This background of maturing initiatives at the right time for customers is the reason for the lanes fuzzy and SMART. A fuzzy initiative is – well – fuzzy. We do not know much details, but we agree that this feature or service sounds cool. We need more information for fuzzy initiatives to decide about priority in the fuzzy lane. A fuzzy initiative reaches its definition of ready (DoR) when we have enough information to rank it against the other fuzzy initiatives. The fuzzy initiative with the highest priority (in respect of value generation) will be set on top of the fuzzy lane and will next be pulled into the SMART lane as soon as the work in progress (WIP) limit allows this.

Please allow a next remark on SAFe as one of the most popular agile scaling frameworks used. Observed from a distance the Denkplan portfolio Kanban may look pretty similar to the SAFe business & enabler epic Kanban. If you look to the Kanban as WIP limit instrument – that might be true.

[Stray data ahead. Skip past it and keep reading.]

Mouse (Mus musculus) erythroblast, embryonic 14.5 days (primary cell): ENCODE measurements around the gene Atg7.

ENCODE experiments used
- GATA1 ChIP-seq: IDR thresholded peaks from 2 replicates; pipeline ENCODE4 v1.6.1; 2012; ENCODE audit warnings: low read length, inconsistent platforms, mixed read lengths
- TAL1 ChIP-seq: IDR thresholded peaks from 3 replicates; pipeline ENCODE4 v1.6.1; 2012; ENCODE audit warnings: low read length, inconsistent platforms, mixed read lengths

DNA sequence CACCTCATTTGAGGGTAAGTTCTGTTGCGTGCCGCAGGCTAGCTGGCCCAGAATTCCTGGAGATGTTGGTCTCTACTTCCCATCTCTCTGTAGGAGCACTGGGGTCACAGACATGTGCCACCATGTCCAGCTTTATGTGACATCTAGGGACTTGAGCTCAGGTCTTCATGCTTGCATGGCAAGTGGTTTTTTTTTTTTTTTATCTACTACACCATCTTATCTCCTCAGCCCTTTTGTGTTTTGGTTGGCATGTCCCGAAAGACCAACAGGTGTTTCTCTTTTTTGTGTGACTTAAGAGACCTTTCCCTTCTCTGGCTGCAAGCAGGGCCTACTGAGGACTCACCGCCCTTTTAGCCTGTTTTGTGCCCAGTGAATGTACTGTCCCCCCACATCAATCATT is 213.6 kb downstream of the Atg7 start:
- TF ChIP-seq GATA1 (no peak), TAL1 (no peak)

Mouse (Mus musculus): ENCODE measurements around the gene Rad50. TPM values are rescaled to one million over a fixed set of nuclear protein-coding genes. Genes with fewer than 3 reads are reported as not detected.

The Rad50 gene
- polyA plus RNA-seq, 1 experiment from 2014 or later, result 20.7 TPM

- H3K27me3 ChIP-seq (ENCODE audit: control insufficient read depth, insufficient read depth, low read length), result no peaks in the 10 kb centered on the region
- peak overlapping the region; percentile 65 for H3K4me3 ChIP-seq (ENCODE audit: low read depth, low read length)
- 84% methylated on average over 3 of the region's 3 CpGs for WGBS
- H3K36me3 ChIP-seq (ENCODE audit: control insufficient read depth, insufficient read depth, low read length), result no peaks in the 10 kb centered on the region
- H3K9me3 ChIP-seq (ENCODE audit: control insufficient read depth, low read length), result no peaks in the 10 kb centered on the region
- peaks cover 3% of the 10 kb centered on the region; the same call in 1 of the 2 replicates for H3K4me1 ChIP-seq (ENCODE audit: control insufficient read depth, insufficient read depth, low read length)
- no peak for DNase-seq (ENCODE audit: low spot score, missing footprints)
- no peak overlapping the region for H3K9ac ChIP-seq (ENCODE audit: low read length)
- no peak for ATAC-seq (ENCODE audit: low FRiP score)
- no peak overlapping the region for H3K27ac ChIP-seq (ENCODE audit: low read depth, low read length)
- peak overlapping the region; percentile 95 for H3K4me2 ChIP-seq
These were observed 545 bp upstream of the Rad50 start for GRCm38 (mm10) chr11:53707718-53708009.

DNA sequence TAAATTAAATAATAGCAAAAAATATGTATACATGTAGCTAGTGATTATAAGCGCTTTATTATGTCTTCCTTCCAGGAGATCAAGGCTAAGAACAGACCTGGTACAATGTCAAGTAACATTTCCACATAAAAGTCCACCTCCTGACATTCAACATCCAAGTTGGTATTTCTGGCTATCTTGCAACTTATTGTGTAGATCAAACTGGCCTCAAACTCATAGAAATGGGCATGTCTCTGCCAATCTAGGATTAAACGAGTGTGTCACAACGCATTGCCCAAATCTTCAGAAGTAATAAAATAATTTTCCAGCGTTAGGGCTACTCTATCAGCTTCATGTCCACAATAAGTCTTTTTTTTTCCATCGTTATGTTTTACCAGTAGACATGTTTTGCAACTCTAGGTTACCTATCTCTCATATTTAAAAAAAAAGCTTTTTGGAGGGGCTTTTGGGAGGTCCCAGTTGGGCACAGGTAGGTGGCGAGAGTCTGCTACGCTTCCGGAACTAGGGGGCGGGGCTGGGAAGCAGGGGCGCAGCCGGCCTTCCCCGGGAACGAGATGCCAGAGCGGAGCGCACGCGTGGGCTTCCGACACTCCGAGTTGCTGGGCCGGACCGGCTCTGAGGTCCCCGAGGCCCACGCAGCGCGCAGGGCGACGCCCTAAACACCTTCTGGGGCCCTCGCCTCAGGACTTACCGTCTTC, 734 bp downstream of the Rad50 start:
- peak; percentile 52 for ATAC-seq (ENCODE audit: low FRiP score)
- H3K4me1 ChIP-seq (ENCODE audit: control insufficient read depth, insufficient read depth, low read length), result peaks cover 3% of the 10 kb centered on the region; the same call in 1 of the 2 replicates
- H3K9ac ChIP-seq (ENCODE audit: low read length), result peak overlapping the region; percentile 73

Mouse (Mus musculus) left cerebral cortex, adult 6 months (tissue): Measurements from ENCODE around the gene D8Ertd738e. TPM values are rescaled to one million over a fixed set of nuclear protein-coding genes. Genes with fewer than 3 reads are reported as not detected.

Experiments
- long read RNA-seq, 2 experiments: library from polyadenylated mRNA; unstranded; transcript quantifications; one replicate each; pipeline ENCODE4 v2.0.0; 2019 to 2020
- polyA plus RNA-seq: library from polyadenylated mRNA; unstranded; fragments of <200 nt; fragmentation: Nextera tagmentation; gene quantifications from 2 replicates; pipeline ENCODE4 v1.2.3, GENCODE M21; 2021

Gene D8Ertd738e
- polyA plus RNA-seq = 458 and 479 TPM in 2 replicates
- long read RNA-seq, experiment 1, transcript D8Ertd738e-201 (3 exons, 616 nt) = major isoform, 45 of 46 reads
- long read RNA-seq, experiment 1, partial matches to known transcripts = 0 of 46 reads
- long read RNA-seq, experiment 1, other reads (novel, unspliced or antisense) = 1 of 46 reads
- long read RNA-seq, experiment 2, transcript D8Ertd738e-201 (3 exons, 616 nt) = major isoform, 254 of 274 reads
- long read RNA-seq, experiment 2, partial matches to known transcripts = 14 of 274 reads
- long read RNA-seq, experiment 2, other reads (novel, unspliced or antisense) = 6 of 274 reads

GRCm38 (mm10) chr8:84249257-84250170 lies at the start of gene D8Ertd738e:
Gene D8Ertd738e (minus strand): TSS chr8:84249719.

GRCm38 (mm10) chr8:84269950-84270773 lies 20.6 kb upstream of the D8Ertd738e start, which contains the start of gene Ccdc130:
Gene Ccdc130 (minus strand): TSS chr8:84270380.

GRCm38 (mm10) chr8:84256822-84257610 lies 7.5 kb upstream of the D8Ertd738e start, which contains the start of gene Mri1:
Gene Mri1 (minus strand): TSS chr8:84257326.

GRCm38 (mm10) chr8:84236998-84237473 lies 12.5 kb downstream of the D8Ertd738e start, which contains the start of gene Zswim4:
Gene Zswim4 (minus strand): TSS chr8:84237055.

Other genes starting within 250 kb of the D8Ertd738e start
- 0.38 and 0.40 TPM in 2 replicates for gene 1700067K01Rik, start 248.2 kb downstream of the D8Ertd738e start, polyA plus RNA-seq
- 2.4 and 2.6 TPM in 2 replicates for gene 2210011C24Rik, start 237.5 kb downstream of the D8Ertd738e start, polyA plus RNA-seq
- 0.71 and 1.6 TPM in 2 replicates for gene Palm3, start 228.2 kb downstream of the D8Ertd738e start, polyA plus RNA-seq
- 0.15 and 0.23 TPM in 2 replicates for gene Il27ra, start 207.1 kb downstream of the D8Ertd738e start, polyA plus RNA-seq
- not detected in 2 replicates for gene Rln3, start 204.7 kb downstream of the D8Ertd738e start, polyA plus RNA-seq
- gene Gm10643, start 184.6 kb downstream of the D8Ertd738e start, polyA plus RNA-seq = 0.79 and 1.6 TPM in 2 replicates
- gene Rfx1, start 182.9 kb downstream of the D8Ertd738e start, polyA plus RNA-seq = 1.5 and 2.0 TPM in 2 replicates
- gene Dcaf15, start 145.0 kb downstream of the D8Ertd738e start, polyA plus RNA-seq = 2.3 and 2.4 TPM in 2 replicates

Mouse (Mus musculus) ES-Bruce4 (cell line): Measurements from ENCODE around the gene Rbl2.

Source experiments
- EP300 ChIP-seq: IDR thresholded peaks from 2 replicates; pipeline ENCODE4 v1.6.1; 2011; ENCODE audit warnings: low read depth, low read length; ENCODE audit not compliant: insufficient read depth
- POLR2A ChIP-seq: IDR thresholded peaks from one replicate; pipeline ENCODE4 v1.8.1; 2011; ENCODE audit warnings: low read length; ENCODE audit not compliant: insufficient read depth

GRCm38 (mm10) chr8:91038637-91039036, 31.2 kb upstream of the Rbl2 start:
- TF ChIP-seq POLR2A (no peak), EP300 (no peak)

Nevertheless, the background and principles used to identify, mature and realize items in these Kanban boards have fundamental differences. Queueing theory principles in the SAFe business epic Kanban are week. Lead and cycle time often have tremendous variance and – even worse – business epics are pushed into the Kanban board instead of being pulled. This is not a problem of SAFe, it is a defect in a SAFe implementation. Fact is that SAFe, as it is and used by companies on a still to be developed agility maturity level, seduces to develop these defect behaviors. The business – IT gap is re-established by business epic Kanban.

Next question is: Who does the work to collect and analyze additional information so we can prioritize the initiatives in the fuzzy lane?

Who matures initiatives when?

My agile answer is: (an) autonomous and multi-disciplinary team(s) that permanently acts in the domain of the specific initiative.